At the same time that this was happening, I was also prepping to teach a Children's Lit class at the MIT High School Studies Program. These two activities gave me the impetus to call Farrar, Strauss, Giroux, who were L'Engle's publishers (for her hardcovers), to seek an interview. I got bounced around a bit, as is often the case with such things, but finally landed somebody who listened to my request and my reasoning. He called L'Engle, and she agreed to grant me a one hour interview at Crosswicks, her home in Connecticut.

I and my mini-tape recorder made the drive down and, after a couple of missed turns, made my way to Crosswicks, where she greeted me and made me welcome. And we talked. She showed me the stone wall where Louise the Larger lived, and Meg's attic room. And we talked. And we played ping pong, and talked some more. We discussed giftedness and connectedness and girls and boys and the impact of books on lives. We talked about music and fantasy and the intersection of them.

We talked about family.

We talked about four hours. She had to change gears, I had to go.

But to the extent that it was possible, I had Meg for a big sister.
joshwriting: (Default)
This was originally sent as a post to an e-mail list to which I was then a member. The content has been reviewed - and if my inclusions offend anyone, I am sorry. It was not my intention - my intention was merely to leave the writing intact. I have added one word, in parentheses, because the distribution is to people less familiar with the topic amended than the former audience. I have added an e here and taken one from there. But this is mostly as it was first written, on November 10, 2001. Please feel free to share this as you like, remembering to share also, that it, as with Uncle Eddie, was and is very much mine.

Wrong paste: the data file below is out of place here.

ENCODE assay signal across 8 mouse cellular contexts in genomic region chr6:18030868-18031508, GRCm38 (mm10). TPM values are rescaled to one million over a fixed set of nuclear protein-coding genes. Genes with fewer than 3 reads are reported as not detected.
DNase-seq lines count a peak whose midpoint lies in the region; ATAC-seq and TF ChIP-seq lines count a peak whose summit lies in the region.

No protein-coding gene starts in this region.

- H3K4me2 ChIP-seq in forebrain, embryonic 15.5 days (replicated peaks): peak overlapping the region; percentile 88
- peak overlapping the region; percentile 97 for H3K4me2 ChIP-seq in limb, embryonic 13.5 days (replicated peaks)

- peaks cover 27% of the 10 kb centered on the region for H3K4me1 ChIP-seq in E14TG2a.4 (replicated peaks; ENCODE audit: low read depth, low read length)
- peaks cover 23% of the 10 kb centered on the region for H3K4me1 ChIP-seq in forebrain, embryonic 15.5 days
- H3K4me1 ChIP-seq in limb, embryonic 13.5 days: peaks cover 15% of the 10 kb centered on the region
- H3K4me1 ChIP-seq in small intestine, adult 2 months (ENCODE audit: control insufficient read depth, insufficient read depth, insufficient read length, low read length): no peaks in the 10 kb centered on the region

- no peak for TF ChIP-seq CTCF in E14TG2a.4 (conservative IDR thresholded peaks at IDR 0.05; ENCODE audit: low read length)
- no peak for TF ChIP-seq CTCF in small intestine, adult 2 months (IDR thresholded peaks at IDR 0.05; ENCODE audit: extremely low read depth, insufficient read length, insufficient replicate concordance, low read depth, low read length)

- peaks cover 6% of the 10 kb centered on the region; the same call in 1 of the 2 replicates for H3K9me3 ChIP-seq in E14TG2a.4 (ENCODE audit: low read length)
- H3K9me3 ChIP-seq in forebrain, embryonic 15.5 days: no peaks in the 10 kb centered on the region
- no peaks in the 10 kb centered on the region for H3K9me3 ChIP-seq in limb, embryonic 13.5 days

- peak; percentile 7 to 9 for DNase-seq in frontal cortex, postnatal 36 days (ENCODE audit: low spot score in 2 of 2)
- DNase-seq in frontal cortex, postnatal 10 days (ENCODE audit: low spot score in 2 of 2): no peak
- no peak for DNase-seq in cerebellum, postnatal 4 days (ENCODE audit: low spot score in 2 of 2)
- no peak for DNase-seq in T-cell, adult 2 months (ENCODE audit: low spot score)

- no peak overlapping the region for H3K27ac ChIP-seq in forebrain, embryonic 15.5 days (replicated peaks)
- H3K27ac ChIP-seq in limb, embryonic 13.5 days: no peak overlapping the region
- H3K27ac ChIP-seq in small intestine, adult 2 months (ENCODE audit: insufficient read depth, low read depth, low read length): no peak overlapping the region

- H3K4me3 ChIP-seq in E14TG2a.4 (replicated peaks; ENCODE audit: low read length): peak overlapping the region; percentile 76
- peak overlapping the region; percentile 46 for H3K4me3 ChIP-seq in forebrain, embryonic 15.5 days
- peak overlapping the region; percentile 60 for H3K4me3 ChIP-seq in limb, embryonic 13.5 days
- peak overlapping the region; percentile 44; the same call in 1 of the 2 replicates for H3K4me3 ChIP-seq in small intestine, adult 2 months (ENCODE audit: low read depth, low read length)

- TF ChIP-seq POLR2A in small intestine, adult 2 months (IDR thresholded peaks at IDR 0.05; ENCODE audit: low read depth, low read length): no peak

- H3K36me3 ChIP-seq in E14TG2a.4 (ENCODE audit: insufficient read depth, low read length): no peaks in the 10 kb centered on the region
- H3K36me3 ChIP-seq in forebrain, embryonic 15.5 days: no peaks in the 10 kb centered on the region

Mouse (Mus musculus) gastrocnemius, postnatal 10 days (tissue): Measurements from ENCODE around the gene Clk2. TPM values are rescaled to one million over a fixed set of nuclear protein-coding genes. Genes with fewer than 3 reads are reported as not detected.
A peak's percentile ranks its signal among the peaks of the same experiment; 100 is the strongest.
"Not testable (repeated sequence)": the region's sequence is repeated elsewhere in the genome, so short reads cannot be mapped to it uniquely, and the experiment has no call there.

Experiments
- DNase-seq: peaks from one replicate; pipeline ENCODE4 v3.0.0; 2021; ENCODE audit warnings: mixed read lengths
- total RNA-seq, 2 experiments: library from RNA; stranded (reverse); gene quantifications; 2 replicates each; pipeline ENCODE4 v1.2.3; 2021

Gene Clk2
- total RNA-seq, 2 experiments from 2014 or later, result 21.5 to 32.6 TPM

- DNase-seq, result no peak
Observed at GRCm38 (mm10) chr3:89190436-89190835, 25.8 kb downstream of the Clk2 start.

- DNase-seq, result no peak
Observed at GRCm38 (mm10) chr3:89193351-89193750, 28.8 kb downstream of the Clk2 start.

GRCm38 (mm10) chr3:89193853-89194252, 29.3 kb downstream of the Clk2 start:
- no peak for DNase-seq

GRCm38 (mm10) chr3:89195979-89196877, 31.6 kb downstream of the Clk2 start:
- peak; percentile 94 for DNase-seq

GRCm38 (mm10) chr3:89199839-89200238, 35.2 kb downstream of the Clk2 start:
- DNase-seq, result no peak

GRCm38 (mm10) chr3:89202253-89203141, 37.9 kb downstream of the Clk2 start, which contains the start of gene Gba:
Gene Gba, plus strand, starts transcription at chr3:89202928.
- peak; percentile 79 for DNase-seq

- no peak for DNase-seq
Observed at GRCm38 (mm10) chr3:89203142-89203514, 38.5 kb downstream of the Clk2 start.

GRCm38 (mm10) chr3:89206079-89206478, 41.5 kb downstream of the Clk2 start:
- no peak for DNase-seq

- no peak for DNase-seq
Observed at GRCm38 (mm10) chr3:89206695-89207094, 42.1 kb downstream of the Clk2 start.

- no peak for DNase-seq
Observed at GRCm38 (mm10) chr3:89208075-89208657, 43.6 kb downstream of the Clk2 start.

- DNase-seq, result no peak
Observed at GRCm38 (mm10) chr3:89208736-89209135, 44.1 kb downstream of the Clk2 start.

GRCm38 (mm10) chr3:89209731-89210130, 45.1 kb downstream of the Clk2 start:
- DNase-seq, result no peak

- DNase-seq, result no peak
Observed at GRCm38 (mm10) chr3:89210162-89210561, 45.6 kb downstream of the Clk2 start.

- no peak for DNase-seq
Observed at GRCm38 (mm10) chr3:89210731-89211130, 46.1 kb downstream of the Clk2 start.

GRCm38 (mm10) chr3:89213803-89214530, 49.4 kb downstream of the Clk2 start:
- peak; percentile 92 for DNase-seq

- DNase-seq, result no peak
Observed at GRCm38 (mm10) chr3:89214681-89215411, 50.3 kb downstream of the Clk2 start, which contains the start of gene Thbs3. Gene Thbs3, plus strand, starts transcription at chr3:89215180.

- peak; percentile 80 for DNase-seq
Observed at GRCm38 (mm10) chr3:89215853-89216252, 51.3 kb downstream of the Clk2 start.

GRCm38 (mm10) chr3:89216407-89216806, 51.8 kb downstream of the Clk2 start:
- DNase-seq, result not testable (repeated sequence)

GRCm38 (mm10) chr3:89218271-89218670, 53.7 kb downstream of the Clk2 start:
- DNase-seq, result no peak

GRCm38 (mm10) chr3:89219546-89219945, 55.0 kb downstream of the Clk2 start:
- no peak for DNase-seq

(This is just a sharing. No advice, no request for help... Not even needing sympathy. Purely reflection.)

Some of you know me, know my love for your children, though I have none of my own. Some of you know my sister, also on list, though just a little quieter than I. We are bright capable individuals - not dissimilar to many of the parents or other professionals on the list.

A few of you have met my parents, at either Hollingworth or Beyond IQ (conferences). You may have even known that they were my parents. They, too, obviously fit in - sufficiently that one of PG's favorite speakers asked them if they would adopt (him/her)! - Much to my amusement.

My grandmother graduated from law school at 21, in 1917. Her dad was a 'typical' American dream success story - coming from the homeland to America with next to nothing and eventually owning and running a business
that employed a lot of other folks, and making a comfortable home for his family.

These are merely examples from a family tree - examples of a certain type. Eddie was not of that type.

Eddie was my favorite relative when I was growing up - my mother's uncle. We'd talk sports together in a way that nobody else could, he shared his stash of early baseball magazines and stories of this athlete or that
manager that he had gotten to know. They were wild stories told in a ranging manner with frequent interruptions for other stories that may or may not have any bearing on the story he had started with, but he usually finished that first story as well...

By the time I consciously knew Eddie, he had been married, had two children, a fair bit older than I, and divorced. I eventually became aware of them - but not interactively. Eddie was my pal.

I never saw him in his own place. When we got together, he was visiting my grandmother (his older sister), either at her home in Rhode Island or in her summer place in Maine. On a rare occasion, he would come by our place in NH or meet in the middle somewhere.

He had a room at Nana Jen's house. It was always his room, whether he was there when we visited or not. If I was there with my parents or my sister, I would stay in Eddie's room. Otherwise, I might stay in my mother's old room. (OZ books and Patty Fairfield books and other
treasures - but that's another story!)

In Eddie's room were little statuettes of Ty Cobb and Walter Johnson, programs from events at the Boston Garden or Madison Square Garden. Bio's of athletes, and just all kinds of stuff to look at and paw over. Staying in Eddie's room was more than a little like being with him. You couldn't start looking at one thing without another thing catching your attention
and pulling you away until, usually, you would get back around to that first thing.

Eddie was not a neat man. His room was not too bad, until you realized that my grandmother had a maid who would clean it regularly and that it was STILL a mess. He would never have his entire shirt tucked into his